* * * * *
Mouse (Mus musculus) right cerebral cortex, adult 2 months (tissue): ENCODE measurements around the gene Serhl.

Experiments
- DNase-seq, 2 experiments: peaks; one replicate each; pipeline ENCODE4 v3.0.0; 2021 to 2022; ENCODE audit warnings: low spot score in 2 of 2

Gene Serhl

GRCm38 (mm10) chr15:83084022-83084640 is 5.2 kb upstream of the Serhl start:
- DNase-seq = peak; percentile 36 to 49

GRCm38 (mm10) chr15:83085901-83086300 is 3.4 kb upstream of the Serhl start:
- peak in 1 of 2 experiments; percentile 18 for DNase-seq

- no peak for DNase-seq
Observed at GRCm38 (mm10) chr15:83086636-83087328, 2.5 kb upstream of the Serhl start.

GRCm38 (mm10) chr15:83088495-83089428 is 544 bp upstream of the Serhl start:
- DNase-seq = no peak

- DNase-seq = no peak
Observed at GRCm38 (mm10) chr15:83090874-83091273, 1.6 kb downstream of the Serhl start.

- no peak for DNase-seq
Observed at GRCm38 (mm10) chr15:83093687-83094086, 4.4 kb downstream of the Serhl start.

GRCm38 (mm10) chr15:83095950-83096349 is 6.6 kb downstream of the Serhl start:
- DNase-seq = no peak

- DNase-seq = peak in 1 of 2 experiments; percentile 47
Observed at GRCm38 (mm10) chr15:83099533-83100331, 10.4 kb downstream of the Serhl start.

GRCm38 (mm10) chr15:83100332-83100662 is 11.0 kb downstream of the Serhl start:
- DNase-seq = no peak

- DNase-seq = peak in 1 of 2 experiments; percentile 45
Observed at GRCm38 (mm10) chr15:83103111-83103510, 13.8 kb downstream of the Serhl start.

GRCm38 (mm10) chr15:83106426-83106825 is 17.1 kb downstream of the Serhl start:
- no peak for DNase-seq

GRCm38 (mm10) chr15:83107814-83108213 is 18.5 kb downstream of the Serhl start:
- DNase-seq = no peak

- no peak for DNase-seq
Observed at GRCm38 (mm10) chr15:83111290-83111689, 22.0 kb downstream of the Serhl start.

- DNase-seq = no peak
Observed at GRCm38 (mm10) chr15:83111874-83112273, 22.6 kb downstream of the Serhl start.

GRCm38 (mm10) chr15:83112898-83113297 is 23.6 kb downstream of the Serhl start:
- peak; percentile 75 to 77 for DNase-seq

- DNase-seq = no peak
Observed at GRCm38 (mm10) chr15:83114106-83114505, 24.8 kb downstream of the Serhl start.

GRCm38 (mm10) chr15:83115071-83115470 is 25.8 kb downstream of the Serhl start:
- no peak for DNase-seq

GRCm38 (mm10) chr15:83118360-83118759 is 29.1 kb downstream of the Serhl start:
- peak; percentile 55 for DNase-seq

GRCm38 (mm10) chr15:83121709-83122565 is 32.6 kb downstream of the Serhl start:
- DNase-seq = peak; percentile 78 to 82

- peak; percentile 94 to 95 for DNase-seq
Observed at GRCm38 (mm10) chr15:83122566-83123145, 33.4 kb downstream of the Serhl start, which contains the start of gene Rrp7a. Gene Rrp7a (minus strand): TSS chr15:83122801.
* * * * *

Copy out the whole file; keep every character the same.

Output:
Mouse (Mus musculus) right cerebral cortex, adult 2 months (tissue): ENCODE measurements around the gene Serhl.

Experiments
- DNase-seq, 2 experiments: peaks; one replicate each; pipeline ENCODE4 v3.0.0; 2021 to 2022; ENCODE audit warnings: low spot score in 2 of 2

Gene Serhl

GRCm38 (mm10) chr15:83084022-83084640 is 5.2 kb upstream of the Serhl start:
- DNase-seq = peak; percentile 36 to 49

GRCm38 (mm10) chr15:83085901-83086300 is 3.4 kb upstream of the Serhl start:
- peak in 1 of 2 experiments; percentile 18 for DNase-seq

- no peak for DNase-seq
Observed at GRCm38 (mm10) chr15:83086636-83087328, 2.5 kb upstream of the Serhl start.

GRCm38 (mm10) chr15:83088495-83089428 is 544 bp upstream of the Serhl start:
- DNase-seq = no peak

- DNase-seq = no peak
Observed at GRCm38 (mm10) chr15:83090874-83091273, 1.6 kb downstream of the Serhl start.

- no peak for DNase-seq
Observed at GRCm38 (mm10) chr15:83093687-83094086, 4.4 kb downstream of the Serhl start.

GRCm38 (mm10) chr15:83095950-83096349 is 6.6 kb downstream of the Serhl start:
- DNase-seq = no peak

- DNase-seq = peak in 1 of 2 experiments; percentile 47
Observed at GRCm38 (mm10) chr15:83099533-83100331, 10.4 kb downstream of the Serhl start.

GRCm38 (mm10) chr15:83100332-83100662 is 11.0 kb downstream of the Serhl start:
- DNase-seq = no peak

- DNase-seq = peak in 1 of 2 experiments; percentile 45
Observed at GRCm38 (mm10) chr15:83103111-83103510, 13.8 kb downstream of the Serhl start.

GRCm38 (mm10) chr15:83106426-83106825 is 17.1 kb downstream of the Serhl start:
- no peak for DNase-seq

GRCm38 (mm10) chr15:83107814-83108213 is 18.5 kb downstream of the Serhl start:
- DNase-seq = no peak

- no peak for DNase-seq
Observed at GRCm38 (mm10) chr15:83111290-83111689, 22.0 kb downstream of the Serhl start.

- DNase-seq = no peak
Observed at GRCm38 (mm10) chr15:83111874-83112273, 22.6 kb downstream of the Serhl start.

GRCm38 (mm10) chr15:83112898-83113297 is 23.6 kb downstream of the Serhl start:
- peak; percentile 75 to 77 for DNase-seq

- DNase-seq = no peak
Observed at GRCm38 (mm10) chr15:83114106-83114505, 24.8 kb downstream of the Serhl start.

GRCm38 (mm10) chr15:83115071-83115470 is 25.8 kb downstream of the Serhl start:
- no peak for DNase-seq

GRCm38 (mm10) chr15:83118360-83118759 is 29.1 kb downstream of the Serhl start:
- peak; percentile 55 for DNase-seq

GRCm38 (mm10) chr15:83121709-83122565 is 32.6 kb downstream of the Serhl start:
- DNase-seq = peak; percentile 78 to 82

- peak; percentile 94 to 95 for DNase-seq
Observed at GRCm38 (mm10) chr15:83122566-83123145, 33.4 kb downstream of the Serhl start, which contains the start of gene Rrp7a. Gene Rrp7a (minus strand): TSS chr15:83122801.